resourcesABOUT MT AUTHOR GUIDELINES CLASSIFIEDS EDITORIAL CALENDAR MEDIA GUIDE MASSAGE MART SCHOOLS & EDUCATION FEEDBACK
Clearing Blocks: A Way to Improve Cosmetic Acupuncture
As a Five Element acupuncturist who teaches facial acupuncture classes nationally, I was surprised to learn that one of the basic principles I was taught in school is unfamiliar to most acupuncturists.
A Major Role in Back Pain: The Multifidus
Back pain affects roughly 80 percent of the population at one time or another and is one of the leading causes of doctor visits.
Is the New Medicare Reporting Exemption Right for You?
What you've heard is not a rumor – there will be exemptions for providers of Medicare patients, with no penalties assessed for offices that do not do Quality Payment Program (EHR, PQRS, MACRA and MIPS) reporting.
Eczema & Acupuncture: A Sound Solution (Part 1)
Eczema affects approximately 3.5 percent of the global population and is one of the most common skin complaints seen by dermatologists.
An Unexpected Diagnosis: The Result of Lacking Communication
A couple years ago I had a case that showed me the importance of open communication between health practitioners. We need to show up with less fear, and let go of our judgments so we can do better for the patient.
Creating Good Business Buzz
What do patients really think about working with you? Rarely do you hear the whole truth. Those who improve may be candid in their gratitude.
Taking the Chiropractic Message to the Press
"There is no better place on earth to have a news event," the National Press Club boasts, and it's easy to understand why: Every year, the 108-year-old Washington, D.C.-based organization hosts countless press conferences on the hottest topics impacting America and often the world.
Balancing Spring Challenges
As the winter months come to a close and warmer spring weather appears, patients may begin to present with new challenging pattern presentations.
Why I Quit Doing House Calls
My father was a chiropractor who did house calls, so when I became a DC, I figured doing house calls was part of the job. My March article recalled my experience as a small boy, accompanying my dad while he went to patients' homes to treat them.
Raditation & Your Smartphone: Is it Worth the Risk?
If radial arteries could talk (and in my experience they can to some extent), they would say, "Step away from the smartphone." At least that is the message I am receiving loud and clear as I feel the pulses of many patients.
Women's Hormones: A Western & Eastern Perspective
Sometimes it may seem that you require a degree in medicine to understand hormones and how they function.
The Visual Error Scoring System: A Concussion Tool
Postural stability and oculomotor function are the most easily recognized physical indicators of neurologic motor dysfunction associated with concussions.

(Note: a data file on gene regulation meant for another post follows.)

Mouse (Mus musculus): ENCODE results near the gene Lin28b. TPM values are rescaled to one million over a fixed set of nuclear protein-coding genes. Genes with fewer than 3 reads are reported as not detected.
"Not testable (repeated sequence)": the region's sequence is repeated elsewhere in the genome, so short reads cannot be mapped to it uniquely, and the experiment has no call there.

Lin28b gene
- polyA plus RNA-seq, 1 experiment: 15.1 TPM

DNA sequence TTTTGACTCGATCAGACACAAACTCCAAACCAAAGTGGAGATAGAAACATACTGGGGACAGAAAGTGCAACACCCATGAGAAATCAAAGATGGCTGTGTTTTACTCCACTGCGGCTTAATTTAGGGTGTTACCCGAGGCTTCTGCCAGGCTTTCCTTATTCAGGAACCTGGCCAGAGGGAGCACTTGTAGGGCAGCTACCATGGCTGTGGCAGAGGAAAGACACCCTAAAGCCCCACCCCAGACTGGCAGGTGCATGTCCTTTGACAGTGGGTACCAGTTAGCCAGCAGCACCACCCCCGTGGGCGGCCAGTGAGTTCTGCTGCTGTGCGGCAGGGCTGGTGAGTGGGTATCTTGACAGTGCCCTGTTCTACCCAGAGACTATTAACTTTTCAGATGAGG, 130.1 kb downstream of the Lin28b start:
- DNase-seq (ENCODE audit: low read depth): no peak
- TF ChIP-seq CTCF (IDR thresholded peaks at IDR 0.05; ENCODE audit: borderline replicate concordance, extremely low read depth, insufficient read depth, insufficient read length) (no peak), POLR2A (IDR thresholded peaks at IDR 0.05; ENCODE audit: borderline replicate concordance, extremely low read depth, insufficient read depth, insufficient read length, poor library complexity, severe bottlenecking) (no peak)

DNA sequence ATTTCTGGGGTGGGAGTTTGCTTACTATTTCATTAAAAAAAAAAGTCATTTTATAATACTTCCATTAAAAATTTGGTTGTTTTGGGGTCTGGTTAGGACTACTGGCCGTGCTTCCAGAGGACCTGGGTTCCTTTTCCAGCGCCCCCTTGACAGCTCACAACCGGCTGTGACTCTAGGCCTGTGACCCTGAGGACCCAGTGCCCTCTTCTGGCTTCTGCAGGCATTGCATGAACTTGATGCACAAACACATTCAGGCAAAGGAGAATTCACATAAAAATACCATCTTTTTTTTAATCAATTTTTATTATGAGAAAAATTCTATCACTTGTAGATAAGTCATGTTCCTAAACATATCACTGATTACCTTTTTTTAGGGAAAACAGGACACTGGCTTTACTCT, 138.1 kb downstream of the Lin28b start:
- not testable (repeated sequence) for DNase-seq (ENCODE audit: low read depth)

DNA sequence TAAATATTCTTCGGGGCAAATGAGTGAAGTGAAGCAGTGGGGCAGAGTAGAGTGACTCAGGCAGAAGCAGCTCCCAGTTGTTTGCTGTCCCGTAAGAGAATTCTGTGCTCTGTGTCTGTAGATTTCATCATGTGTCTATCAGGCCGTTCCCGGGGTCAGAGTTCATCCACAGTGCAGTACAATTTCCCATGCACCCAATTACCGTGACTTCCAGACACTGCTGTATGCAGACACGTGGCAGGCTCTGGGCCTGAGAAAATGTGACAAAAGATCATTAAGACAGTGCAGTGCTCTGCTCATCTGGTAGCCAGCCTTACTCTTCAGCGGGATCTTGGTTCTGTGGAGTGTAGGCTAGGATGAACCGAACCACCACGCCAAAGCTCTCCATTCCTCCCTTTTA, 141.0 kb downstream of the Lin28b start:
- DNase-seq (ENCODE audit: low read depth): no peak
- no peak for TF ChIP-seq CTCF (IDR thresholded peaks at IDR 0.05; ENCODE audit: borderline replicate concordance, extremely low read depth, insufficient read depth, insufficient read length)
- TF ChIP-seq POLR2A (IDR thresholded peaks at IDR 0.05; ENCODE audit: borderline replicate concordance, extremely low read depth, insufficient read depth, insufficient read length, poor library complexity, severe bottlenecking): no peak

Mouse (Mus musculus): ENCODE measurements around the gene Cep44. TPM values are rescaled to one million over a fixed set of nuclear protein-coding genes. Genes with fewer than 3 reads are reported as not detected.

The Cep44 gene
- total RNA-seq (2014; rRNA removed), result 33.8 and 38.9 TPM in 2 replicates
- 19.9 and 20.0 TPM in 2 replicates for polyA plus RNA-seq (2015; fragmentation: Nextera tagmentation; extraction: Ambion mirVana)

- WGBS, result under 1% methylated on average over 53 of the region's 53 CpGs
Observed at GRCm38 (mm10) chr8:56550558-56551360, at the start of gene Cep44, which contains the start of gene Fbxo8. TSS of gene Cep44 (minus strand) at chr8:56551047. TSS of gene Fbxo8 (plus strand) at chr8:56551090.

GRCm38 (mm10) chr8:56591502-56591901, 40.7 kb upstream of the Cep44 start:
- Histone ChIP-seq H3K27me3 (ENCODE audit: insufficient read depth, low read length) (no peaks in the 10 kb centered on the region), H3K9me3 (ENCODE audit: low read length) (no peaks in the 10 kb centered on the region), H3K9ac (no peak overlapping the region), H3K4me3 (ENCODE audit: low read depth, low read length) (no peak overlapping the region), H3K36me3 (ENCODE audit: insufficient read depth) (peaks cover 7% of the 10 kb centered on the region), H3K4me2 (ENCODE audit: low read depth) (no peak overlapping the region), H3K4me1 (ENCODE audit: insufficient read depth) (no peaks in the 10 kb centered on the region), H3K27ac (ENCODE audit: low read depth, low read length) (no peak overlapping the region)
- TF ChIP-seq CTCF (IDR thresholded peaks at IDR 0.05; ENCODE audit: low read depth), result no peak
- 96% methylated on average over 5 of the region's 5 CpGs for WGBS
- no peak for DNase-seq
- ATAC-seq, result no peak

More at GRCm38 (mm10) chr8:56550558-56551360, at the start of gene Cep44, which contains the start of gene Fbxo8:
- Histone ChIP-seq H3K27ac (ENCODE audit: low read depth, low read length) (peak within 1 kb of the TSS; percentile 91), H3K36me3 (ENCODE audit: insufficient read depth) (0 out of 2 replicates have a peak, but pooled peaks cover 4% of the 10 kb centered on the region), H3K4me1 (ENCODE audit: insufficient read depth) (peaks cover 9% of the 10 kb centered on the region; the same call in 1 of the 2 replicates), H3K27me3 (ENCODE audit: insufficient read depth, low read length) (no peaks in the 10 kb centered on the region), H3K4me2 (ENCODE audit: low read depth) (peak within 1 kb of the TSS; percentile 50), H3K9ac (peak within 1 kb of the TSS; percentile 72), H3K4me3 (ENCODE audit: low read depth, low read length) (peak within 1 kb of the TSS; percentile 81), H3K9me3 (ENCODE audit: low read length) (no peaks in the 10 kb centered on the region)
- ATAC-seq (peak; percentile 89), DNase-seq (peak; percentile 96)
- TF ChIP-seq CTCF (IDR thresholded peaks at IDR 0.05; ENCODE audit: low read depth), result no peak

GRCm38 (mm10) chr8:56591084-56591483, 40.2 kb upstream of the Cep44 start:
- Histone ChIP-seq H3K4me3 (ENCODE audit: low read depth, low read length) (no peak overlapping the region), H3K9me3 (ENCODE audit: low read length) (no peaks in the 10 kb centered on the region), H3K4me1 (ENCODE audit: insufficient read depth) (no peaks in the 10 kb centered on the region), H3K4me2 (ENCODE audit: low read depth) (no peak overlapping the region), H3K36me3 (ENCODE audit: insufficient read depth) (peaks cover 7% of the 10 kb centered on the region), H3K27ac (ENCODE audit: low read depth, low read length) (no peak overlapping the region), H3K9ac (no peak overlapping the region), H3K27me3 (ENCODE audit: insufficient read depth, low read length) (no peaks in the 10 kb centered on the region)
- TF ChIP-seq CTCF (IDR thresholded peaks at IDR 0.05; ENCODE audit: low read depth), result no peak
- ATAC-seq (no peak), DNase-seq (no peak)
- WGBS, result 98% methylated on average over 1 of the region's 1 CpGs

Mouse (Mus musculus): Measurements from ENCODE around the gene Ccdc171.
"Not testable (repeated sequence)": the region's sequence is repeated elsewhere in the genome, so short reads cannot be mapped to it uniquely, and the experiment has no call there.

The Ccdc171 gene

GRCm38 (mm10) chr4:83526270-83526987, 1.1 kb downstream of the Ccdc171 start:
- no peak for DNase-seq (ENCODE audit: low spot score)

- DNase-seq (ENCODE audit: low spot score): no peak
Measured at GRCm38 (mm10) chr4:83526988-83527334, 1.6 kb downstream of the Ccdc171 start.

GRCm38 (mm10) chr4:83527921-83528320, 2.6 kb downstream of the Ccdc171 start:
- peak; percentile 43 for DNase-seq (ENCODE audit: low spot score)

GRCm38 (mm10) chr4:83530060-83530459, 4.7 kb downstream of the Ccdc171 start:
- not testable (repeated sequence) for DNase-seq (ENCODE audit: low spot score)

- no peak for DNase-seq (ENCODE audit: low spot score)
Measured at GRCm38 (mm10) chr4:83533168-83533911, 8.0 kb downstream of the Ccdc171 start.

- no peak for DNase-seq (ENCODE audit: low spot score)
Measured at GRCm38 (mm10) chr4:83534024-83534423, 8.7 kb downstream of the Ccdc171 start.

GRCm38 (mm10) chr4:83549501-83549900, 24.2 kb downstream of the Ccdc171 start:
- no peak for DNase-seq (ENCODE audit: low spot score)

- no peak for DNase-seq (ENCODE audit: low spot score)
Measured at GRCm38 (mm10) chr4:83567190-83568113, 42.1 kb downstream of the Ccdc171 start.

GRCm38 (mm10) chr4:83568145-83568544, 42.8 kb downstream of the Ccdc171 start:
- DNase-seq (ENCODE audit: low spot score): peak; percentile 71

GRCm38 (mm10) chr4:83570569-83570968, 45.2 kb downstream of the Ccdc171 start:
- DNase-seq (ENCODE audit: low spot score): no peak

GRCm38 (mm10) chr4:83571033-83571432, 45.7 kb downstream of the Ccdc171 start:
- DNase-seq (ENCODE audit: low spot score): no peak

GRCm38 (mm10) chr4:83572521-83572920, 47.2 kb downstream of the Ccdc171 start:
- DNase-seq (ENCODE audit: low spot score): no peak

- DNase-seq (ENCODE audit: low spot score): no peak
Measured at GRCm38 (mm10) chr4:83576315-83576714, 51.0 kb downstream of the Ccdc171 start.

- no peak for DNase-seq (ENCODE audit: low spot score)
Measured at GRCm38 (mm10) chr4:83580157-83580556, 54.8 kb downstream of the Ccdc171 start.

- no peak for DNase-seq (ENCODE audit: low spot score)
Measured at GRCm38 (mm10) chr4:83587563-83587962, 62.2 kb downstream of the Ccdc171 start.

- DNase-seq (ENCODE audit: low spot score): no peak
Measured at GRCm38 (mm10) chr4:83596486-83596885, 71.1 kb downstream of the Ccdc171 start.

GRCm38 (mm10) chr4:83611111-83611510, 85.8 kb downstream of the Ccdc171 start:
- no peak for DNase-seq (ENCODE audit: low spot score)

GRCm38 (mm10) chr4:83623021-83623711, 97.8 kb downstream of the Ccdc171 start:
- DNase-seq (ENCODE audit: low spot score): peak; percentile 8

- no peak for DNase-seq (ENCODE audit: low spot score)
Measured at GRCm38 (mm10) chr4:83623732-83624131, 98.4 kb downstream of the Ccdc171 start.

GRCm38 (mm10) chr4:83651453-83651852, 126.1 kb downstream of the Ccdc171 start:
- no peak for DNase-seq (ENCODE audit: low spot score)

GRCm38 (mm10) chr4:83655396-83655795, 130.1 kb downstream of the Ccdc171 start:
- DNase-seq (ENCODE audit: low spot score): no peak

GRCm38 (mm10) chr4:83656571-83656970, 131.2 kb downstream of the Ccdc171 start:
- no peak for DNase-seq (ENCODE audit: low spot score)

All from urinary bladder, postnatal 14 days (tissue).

Is It Time to Rethink Mental Illness? (Pt. 1)
Invariably, patients will ask their chiropractor about depression or various mental illnesses. Some practitioners will reflexively offer a cervical adjustment, suggest St. John's wort or contemplate a referral to a specialist.
An Integrated Approach to Chronic Pain
Findings from a unique Medicaid pilot project in Rhode Island involving high-use Medicaid recipients from two health plans were recently presented to the state's Department of Health, demonstrating stellar outcomes with regard to medication use, ER visits, health care costs and patient satisfaction.
New Relationships, Old Trauma: AOM & Other Healing Strategies
Being in love is one the most beautiful and enjoyable experiences. Most of us are willing to pay almost any price to have that experience, and still often find it elusive or fleeting. Navigating the ups and downs of loving relationships are often challenging — even for the most psychologically balanced among us.
A Daily Strategy for Heavy-Metal Detox
In modern society, we are constantly exposed to heavy metals such as cadmium, lead and mercury. These heavy metals have no essential biochemical roles in our body, and conversely, can cause us a great deal of harm if they build up to toxic levels.
Universal Design: Principles & Practice
In many respects, universal design serves as the core of ergonomics. It's also a good tool to use when designing a return-to-work program for injured and/or ill patients. Let's take a closer look at universal design and why it should matter to you and your patients.
News in Brief
ACA Adopts New Governance Model; ACA 2017 Awards; CCA Helps Calif. DCs "Share the Love"; $1 Million to Help Advance the Profession; D'Youville Raises the Bar on Anatomy Education; ErRatum.
Give Yourself the Digital Advantage
When you see this article in the print version of this issue and swear you read it already, don't be alarmed: you probably did. That's because by that time, the May issue will have been available online in digital format for three weeks.
Debunking the Myth: Is Massage Licensing Necessary?
What is the purpose of professional licensing? In virtually all state laws across the country that have established licensing requirements for professions, you’ll find the key phrase, “To protect the public health, safety and welfare.” That sounds noble, but does it really hold up under scrutiny? Let’s look at our mainstream health care delivery system, which operates on a foundation of licensed professionals (including physicians, nurses, pharmacists and a host of others) and accredited hospitals.
STUDIES SAY ...
A 2016 study from the Johns Hopkins University School of Medicine revealed that there are 250,000 deaths per year from medical errors. It’s the third leading cause of death in our country.1 On top of that, more than 100,000 people die each year, and 1.3 million are injured from prescription drugs that have been given the official designation, “generally recognized as safe” by the U.S. Food & Drug Administration.2